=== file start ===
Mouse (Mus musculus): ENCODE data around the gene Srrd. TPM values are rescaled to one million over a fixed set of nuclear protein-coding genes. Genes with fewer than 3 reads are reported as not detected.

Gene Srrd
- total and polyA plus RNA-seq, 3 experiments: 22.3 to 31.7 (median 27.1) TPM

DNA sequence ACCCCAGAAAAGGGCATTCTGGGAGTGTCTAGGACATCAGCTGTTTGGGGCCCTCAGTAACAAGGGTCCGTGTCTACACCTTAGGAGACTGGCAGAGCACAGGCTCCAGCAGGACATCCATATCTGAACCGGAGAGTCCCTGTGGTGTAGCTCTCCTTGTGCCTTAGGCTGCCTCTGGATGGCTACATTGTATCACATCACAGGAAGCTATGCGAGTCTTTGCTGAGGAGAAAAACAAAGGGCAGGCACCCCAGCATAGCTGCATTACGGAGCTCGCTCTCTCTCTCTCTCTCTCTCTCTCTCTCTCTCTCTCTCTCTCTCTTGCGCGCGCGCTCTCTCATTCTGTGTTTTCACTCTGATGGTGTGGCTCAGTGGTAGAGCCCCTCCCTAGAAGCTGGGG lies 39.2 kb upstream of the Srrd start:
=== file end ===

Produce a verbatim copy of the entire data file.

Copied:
Mouse (Mus musculus): ENCODE data around the gene Srrd. TPM values are rescaled to one million over a fixed set of nuclear protein-coding genes. Genes with fewer than 3 reads are reported as not detected.

Gene Srrd
- total and polyA plus RNA-seq, 3 experiments: 22.3 to 31.7 (median 27.1) TPM

DNA sequence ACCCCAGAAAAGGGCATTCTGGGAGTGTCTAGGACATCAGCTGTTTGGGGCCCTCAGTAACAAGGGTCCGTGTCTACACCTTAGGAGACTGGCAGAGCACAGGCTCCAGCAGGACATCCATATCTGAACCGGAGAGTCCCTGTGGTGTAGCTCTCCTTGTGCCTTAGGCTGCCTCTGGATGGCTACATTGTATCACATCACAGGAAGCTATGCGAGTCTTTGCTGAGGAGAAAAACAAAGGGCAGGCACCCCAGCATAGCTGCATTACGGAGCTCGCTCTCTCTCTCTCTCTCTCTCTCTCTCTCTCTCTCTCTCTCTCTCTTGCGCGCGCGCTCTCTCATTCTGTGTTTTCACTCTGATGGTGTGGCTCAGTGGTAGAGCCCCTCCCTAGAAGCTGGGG lies 39.2 kb upstream of the Srrd start: